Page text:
Figure 1: Expression of AXL and HER2 in ESCC tissue specimens. Immuno-histochemical analysis of AXL A. or HER2 B. expression in ESCC tissues is shown by expression level. A. Score 0, no reactivity in any tumor cell; Score 1+, tumor cells cluster with a faint reactivity irrespective of tumor cells stained; Score 2+, tumor cells cluster with a moderate reactivity irrespective of tumor cells stained; Score 3+, tumor cells cluster with a diffuse and strong reactivity. B. Score 0, no reactivity or no membranous reactivity in any tumor cell; Score 1+, tumor cells with a faint or barely perceptible membranous reactivity irrespective of percentage of tumor cells stained; Score 2+, tumor cells cluster with a weak-to-moderate complete membranous reactivity irrespective of percentage of tumor cells stained; Score 3+, tumor cells cluster with a strong complete membranous reactivity irrespective percentage of tumor cells stained. C. AXL expression level was analyzed in adjacent non-cancerous (normal), stage 0 and 1, and stage II and III ESCC tissues. ***, P<0.001; b.s., borderline significance.

Table 2: Association of AXL and HER2 expression with overall and progression-free survival of ESCC patients under multivariate analysis



Overall survival
HR (95 % CI)


Progression-free survival
HR (95 % CI)


Tumor_AXL expression


23 (19.8)




56 (48.3)

2.24 (1.14 (4.42)


1.82 (0.99-3.35)



28 (24.1)

1.60 (0.75-3.39)


1.42 (0.72-2.81)



9 (7.8)

2.98 (1.17-7.58)


2.79 (1.14-6.84)



23 (19.8)




93 (80.2)

2.09 (1.09-4.04)


1.75 (0.97-3.16)


Normal_AXL expression


73 (82.0)




11 (12.4)

1.34 (0.64-2.80)


1.45 (0.71-2.95)



5 (5.6)

3.63 (1.29-10.29)


2.72 (1.01-7.33)


Tumor_HER2 expression


90 (81.8)




17 (15.5)

1.47 (0.79-2.76)


1.54 (0.83-2.86)



2 (1.8)

3.00 (0.69-13.12)


3.19 (0.73-13.90)



1 (0.9)

2.20 (0.27-17.73)


1.42 (0.18-11.23)



90 (81.8)




20 (18.2)

1.59 (0.89-2.86)


1.62 (0.91-2.89)



 AXL (-) and HER2 (-)

17 (15.5)



 AXL (+) or HER2 (+)

77 (70.0)

1.87 (0.91-3.88)


1.54 (0.79-3.00)


 AXL (+) and HER2 (+)

16 (14.5)

3.43 (1.40-8.42)


3.19 (1.37-7.45)


*adjusted for stage, age, sex and CCRT

The functional interplay between AXL and HER2 (ErbB2/Neu) has been suggested in previous studies [20, 26]. We also analyzed the prognostic relevance of HER2 in our ESCC subjects (N=110) by IHC. Expression levels of HER2 in ESCC were scored as 0, 1, 2, and 3 (Figure 1B). Only 18.2 % (20/110) of ESCC tissues had positive IHC staining and expression of HER2 did not correlate with either risk of death or of recurrence (Table 2). Cumulative analysis of the effects of expression of AXL and HER2 on prognosis revealed that co-expression of AXL and HER2 notably increased the hazards of both death and recurrence by more than 3-fold (HR [95 % CI]=3.43 [1.40-8.42], P=0.007 for OS; HR [95 % CI]=3.19[1.37-7.45], P=0.007 for PFS, Table 2).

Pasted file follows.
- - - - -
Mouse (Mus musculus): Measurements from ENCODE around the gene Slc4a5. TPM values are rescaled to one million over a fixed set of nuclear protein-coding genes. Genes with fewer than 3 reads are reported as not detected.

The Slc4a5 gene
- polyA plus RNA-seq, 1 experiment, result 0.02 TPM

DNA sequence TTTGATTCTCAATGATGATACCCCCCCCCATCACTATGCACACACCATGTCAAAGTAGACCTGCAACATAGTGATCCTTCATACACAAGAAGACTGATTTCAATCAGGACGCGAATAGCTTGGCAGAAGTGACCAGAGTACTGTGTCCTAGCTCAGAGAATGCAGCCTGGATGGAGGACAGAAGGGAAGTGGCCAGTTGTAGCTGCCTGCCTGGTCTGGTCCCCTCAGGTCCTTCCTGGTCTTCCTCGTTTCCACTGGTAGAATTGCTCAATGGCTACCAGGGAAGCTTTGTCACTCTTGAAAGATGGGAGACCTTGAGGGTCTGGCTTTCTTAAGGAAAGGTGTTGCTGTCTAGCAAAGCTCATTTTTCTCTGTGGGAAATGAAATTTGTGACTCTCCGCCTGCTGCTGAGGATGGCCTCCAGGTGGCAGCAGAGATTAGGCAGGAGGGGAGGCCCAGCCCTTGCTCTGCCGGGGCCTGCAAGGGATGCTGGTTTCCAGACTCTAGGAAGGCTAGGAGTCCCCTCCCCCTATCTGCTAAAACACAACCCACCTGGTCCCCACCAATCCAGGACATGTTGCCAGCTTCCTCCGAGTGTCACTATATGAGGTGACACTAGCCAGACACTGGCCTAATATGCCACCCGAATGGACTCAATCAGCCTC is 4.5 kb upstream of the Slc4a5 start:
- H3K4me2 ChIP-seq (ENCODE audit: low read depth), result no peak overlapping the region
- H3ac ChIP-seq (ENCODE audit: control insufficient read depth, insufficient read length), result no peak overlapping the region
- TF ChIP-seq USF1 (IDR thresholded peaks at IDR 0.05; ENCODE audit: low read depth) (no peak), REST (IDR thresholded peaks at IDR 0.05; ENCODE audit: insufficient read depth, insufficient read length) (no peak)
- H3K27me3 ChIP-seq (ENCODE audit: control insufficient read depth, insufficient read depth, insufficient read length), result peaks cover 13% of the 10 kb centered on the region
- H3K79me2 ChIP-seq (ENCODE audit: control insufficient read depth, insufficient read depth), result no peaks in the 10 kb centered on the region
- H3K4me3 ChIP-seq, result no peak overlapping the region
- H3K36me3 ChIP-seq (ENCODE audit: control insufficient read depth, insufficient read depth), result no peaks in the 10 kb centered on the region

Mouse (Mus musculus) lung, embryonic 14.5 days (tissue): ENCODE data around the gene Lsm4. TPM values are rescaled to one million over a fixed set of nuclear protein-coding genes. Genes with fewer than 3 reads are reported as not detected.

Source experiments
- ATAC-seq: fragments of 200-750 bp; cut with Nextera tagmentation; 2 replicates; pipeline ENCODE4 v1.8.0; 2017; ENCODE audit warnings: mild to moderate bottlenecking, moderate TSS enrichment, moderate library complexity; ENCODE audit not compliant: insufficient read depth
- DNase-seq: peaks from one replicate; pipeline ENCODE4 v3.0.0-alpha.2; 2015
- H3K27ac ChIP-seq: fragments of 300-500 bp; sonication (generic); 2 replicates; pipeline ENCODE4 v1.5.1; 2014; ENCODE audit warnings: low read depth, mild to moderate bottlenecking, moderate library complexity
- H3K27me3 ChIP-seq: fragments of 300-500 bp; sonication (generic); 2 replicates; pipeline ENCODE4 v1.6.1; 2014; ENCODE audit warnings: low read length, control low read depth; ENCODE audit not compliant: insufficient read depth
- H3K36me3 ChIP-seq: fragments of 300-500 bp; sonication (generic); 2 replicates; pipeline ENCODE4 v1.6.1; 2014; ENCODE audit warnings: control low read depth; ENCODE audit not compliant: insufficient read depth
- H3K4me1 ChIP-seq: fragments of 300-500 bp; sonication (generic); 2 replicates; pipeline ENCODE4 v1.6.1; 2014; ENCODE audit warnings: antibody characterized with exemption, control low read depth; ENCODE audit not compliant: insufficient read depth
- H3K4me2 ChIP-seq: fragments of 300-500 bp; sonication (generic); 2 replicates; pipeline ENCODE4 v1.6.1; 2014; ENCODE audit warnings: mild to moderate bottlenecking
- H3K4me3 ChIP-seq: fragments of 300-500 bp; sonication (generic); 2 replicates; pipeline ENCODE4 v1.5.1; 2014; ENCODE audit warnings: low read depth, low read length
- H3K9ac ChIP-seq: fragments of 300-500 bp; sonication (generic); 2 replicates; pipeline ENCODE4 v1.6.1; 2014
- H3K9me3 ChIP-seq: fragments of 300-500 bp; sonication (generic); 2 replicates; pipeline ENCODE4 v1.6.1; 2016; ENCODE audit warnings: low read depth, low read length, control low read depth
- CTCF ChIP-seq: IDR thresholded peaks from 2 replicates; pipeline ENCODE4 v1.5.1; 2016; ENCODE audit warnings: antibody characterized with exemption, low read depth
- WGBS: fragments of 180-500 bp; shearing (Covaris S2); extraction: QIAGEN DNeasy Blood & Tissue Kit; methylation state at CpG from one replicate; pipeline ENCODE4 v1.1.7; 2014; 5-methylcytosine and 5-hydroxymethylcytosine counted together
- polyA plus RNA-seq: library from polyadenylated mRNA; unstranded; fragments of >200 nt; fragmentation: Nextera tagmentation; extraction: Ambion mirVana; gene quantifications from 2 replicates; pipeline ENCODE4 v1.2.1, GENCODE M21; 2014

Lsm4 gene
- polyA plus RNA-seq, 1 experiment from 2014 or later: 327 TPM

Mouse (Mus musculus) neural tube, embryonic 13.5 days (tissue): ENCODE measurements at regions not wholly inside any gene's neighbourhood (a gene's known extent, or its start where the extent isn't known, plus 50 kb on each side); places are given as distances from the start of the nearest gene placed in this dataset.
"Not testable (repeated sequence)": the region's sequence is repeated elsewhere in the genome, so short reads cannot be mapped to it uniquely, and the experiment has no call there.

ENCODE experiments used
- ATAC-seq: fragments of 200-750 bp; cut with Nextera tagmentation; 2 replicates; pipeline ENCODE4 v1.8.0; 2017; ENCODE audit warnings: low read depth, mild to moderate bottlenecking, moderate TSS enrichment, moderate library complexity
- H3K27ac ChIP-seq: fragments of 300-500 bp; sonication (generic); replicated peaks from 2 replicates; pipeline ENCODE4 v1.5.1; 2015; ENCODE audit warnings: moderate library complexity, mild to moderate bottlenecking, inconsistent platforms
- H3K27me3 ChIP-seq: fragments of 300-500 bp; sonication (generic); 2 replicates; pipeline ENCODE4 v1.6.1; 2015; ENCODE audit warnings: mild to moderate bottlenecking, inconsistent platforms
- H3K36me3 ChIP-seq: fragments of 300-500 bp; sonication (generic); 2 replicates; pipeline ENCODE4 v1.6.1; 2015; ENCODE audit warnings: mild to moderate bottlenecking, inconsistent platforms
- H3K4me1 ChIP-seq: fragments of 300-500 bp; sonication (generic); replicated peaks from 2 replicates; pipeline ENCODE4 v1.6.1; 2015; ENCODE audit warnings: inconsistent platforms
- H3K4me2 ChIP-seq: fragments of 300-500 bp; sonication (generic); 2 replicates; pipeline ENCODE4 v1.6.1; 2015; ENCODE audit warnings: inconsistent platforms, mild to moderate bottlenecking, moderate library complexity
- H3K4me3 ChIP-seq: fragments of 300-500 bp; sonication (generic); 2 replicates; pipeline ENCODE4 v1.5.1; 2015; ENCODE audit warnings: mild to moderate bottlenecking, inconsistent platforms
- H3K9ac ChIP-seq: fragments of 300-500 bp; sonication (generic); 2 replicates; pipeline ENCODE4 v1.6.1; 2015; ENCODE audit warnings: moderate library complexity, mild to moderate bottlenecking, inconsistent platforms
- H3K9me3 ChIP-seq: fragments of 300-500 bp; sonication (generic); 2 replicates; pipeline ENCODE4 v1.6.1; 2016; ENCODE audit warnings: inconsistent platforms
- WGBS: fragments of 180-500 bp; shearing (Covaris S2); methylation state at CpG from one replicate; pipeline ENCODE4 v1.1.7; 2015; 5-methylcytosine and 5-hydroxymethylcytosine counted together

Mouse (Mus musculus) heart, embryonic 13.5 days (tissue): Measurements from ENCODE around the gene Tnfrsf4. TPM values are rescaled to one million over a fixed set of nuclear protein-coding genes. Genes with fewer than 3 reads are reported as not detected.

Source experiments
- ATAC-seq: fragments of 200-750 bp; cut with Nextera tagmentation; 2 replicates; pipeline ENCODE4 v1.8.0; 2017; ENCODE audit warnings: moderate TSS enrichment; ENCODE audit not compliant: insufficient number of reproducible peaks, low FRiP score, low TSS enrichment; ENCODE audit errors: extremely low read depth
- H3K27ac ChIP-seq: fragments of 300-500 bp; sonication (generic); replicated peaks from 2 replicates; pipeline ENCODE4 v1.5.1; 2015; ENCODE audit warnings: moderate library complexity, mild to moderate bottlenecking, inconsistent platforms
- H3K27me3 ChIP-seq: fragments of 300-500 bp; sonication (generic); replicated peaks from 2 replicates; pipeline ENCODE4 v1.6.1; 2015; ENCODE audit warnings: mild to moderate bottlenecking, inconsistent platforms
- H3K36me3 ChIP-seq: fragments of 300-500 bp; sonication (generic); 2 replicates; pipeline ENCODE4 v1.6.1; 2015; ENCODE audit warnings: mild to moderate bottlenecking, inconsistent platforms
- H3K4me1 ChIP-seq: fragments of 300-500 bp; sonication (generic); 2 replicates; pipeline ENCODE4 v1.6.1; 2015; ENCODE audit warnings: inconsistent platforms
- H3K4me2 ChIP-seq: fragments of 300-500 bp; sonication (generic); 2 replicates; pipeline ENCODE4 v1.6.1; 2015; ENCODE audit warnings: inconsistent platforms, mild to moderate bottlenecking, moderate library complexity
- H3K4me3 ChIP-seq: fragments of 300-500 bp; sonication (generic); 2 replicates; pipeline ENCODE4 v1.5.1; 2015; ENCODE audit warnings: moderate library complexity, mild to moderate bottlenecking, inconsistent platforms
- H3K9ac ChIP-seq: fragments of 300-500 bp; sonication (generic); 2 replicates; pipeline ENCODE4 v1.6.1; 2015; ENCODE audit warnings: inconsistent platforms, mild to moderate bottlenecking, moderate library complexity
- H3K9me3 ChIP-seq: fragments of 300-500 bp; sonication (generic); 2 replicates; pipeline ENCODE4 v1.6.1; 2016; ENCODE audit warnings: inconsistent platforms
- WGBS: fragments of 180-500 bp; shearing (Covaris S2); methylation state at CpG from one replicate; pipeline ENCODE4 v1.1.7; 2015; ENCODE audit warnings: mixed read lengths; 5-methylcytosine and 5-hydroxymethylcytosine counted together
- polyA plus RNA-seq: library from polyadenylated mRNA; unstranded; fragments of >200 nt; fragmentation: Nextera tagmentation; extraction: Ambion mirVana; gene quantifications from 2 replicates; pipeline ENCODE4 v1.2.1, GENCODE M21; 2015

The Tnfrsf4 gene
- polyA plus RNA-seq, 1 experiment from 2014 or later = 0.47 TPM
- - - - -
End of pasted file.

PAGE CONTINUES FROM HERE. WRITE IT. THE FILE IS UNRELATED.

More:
The prognostic relevance of AXL and HER2 in ESCC were also analyzed with Kaplan-Meier estimates. Both OS and PFS differed significantly between patients with different levels of AXL expression (median survival time [MST] = 47.8 vs. 13.4 vs. 12.3 vs. 7.7 months in tissues expressing levels 0, 1+, 2+, 3+ of AXL, log-rank P=0.008 for OS, Figure 2A; MST= 33.0 vs. 8.6 vs. 7.5 vs. 7.7 months in tissues expressing levels 0, 1+, 2+, 3+ of AXL, log-rank P=0.040 for PFS, Figure 2B). Patients with both AXL and HER2 expression exhibited significantly shorter OS and PFS (MST= 47.8 vs. 13.4 vs. 11.6 months in the AXL (-) and HER2 (-), AXL (+) or HER2 (+), and HER2 (+) and AXL (+) subgroups, log-rank P=0.002 for OS, Figure 2C; MST= 26.5 vs. 8.6 vs. 5.3 months in the AXL (-) and HER2 (-), AXL (+) or HER2 (+), and HER2 (+) and AXL (+) subgroups, log-rank P=0.005 for PFS, Figure 2D).

Kaplan-Meier estimates of overall survival (OS, A and C) or progression-free survival (PFS, B and D) by the expression level of AXL only

Figure 2: Kaplan-Meier estimates of overall survival (OS, A and C) or progression-free survival (PFS, B and D) by the expression level of AXL only A. and B. or both AXL and HER2 C. and D. MST: median survival time (months).

Patients with expression of AXL in their tumor tissue showed significantly increased risk of distant metastasis, a 3.96 fold increase, compared to patients without AXL in their tumor tissue (OR [95 %CI]=3.96 (1.16-13.60), P=0.029, Table 3). Co-expression of AXL and HER2 also increased the risk of recurrence compared to patients with neither AXL nor HER2 expression, however, without reaching statistical significance (OR [95 % CI]=4.11(0.59-28.46), P=0.152, Table 3). Interestingly, the recurrence pattern of patients differed significantly according to expression of AXL in tumor tissue. Patients testing positive for AXL staining exhibited a significantly increased rate of distant metastasis (the proportion with no recurrence, local recurrence, and distant metastasis were 44.4 % vs. 16.7 % vs. 38.9 % in AXL-negative patients and 18.1 % vs. 8.3 % vs. 73.6 % in AXL-positive patients, respectively, P=0.017, Table 4). HER2 expression, however, was not associated with a different recurrence pattern (P=0.247, Table 4). Co-expression of AXL and HER2 were also associated with an increased incidence of distant metastasis compared to patients with neither AXL nor HER expression (the proportion with no recurrence, local recurrence, and distant metastasis were 1.7 % vs. 16.7 % vs. 41.7% in the AXL (-) and HER2 (-) group and 0 % vs. 25 % vs. 75 % in the AXL (+) and HER2 (+) group, respectively, P=0.012, Table 4). That is, both AXL expression alone and also AXL co-expression with HER2 were associated with increased risk of death and tumor recurrence in patients with ESCC.

Table 3: Association of AXL and HER2 expression with risk of distant metastasis of ESCC patients under multivariate analysis



Distant metastasis